In an effort to obtain further archaeological evidence concerning this question, excavations were conducted at Jericho from 1930 to 1936 by John Garstang. He led the Marston-Melchett Expedition on behalf of the University of Liverpool and the British School of Archaeology in Jerusalem. Garstang excavated many areas on the mound and also located a number of MB and LB tombs in the necropolis associated with the site (Garstang, 1932, pp. 18–22, 41–54; 1933, pp. 4–42; Bienkowski, 1986, pp. 32–102). Garstang originally claimed that the Israelites had indeed destroyed Jericho on the evidence of fallen walls he dated to the end of the Late Bronze Age, but he later revised their destruction to a much earlier period. Although the Joshua controversy was not solved, Garstang did reveal the very early Mesolithic and Neolithic stages of occupation on the site.
In an effort to resolve the Joshua problem and to clarify the results of Garstang's excavations, Kathleen M. Kenyon directed the most recent archaeological work at Jericho (1952–1958), sponsored by the British School of Archaeology in Jerusalem, the Palestine Exploration Fund, and the British Academy in collaboration with the American School of Oriental Research (now Albright Institute) in Jerusalem and the Royal Ontario Museum, Toronto (Kenyon, 1957, 1960, 1965, 1981; Kenyon and Holland, 1982, 1983). The Kenyon expedition excavated a large number of tombs in the necropolis dating from the Proto-Urban period (c. 3400–3100 BCE) to the Roman period. Although much of the ancient mound had already been dug by the previous two expeditions, Kenyon was able to plot three main trenches on the north (trench II), west (trench I), and south (trench III) slopes of the tell in order to obtain comparative stratigraphical cross-sections of the main fortification systems of different historical periods. She also excavated a number of large squares inside the walls of the town in order to crosscheck the results of the former excavations as well as to expose larger areas of the Mesolithic and Neolithic periods of occupation; these squares are lettered and numbered A I–II (grid E4–5, on the highest part of the tell, 24 m high), D I, D II (grid H4–5, east end of trench I), E I–V (grid E–F6–7, northeast side of the tell), F I (grid G4–5, northeast end of trench I), H I–VI (grid H6–7, east side of the mound above the spring), L I (grid G5–6, center of the mound), and M I (grid F–G5, overlapping the EB town wall on the northwestern side of the mound).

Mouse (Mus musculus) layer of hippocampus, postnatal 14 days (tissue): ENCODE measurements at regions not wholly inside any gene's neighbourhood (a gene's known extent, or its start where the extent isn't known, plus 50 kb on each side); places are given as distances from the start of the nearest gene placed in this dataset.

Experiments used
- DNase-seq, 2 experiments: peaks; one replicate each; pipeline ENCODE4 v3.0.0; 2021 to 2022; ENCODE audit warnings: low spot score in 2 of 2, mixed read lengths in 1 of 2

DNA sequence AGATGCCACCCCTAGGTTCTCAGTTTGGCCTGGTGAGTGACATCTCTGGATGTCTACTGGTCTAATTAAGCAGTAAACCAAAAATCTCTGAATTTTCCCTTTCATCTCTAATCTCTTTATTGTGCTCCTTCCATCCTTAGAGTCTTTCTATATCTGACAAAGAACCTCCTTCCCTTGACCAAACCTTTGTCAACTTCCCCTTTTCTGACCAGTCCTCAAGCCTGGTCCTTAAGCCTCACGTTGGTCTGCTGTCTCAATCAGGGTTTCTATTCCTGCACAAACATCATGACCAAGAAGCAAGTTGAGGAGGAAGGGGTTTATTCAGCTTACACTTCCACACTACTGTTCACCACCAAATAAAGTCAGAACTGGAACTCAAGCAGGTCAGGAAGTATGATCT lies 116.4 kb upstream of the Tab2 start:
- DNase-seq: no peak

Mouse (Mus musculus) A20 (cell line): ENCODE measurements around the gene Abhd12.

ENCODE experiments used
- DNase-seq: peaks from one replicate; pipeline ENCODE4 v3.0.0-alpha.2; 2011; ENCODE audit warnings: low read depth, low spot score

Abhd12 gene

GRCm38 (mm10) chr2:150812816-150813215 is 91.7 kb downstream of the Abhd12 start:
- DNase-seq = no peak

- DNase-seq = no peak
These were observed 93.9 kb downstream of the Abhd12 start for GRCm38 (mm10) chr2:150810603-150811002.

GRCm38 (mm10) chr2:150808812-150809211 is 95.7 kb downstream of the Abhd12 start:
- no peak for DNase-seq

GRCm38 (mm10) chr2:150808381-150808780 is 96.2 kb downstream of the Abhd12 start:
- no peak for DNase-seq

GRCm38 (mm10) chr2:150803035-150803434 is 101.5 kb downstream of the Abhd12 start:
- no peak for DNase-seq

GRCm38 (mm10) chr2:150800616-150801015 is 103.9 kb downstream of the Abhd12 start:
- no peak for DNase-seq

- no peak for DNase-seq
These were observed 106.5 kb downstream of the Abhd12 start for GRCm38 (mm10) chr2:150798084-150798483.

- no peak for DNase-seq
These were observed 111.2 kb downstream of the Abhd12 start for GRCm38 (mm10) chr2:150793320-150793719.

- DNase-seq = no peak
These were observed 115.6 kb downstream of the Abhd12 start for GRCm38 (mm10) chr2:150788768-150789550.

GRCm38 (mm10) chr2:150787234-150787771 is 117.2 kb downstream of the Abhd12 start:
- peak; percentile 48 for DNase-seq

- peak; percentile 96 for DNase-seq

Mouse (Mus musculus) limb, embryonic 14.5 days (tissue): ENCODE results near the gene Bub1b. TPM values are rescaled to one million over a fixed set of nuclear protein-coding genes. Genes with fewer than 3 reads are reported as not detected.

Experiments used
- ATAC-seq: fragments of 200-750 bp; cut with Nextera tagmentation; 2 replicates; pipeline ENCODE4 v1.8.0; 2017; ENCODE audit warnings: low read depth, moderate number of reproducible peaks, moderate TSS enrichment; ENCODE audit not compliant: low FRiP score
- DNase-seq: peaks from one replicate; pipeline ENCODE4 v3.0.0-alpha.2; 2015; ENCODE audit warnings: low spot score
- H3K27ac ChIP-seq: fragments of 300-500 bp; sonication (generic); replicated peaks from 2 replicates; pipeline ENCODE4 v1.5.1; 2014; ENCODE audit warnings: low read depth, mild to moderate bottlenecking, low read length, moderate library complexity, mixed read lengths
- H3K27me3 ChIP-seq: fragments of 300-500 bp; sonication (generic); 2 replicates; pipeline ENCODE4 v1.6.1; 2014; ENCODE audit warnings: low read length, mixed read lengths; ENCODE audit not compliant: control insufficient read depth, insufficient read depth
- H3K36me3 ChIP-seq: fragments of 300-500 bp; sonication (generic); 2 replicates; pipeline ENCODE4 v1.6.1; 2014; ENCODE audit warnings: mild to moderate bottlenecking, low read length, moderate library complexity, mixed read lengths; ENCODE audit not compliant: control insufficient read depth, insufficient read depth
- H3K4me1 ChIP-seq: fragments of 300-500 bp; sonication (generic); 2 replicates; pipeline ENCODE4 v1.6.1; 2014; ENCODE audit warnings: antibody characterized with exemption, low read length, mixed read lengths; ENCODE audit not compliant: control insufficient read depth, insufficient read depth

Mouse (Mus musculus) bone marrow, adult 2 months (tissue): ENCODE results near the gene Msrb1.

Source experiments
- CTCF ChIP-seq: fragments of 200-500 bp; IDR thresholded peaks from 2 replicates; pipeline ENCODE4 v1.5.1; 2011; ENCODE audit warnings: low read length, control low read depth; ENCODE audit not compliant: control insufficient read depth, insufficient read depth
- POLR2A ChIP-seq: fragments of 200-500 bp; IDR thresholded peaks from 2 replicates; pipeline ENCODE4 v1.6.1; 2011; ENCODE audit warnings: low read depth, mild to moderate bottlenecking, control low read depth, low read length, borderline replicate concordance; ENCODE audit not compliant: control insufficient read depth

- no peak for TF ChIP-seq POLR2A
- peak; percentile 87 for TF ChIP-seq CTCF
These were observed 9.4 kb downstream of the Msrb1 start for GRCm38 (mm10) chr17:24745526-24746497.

Archaeological investigations of the site have shown that it is one of the earliest settled communities in the world. During the Mesolithic period (or Epipaleolithic, beginning c. 12,000 BCE), local hunters camped around the natural spring and constructed an oblong platform of clay directly on bedrock in square E I (Kenyon, 1981, pl. 144b). Kenyon indentified a group of three stone sockets associated with the platform as probable supports for “totem poles” used in a shrine or sanctuary, but Peter Dorrell (Kenyon and Holland, 1983, p. 489) later reclassified these stones as limestone mortars. Many Natufian flint and bone tools, including a small bone harpoon, were found in this area.
The next stage of growth at Jericho occurred during the Epipaleolithic/Neolithic 1 period (c. 8700–8500 BCE). Rudimentary clay “humplike” (or “hog-backed”) bricks belonging to the bases of walls of shelters, with probable branch and skin superstructures, were found in squares D–F and M I (Kenyon, 1981, pls. 129, 295). The most important aspect of the flint industry was the occurrence of palegray obsidian tools. The obsidian for making the tools came from Çiftlik in eastern Turkey, thereby confirming that the inhabitants of Jericho had already evolved extensive trade relations, making it a major center of evolving civilization.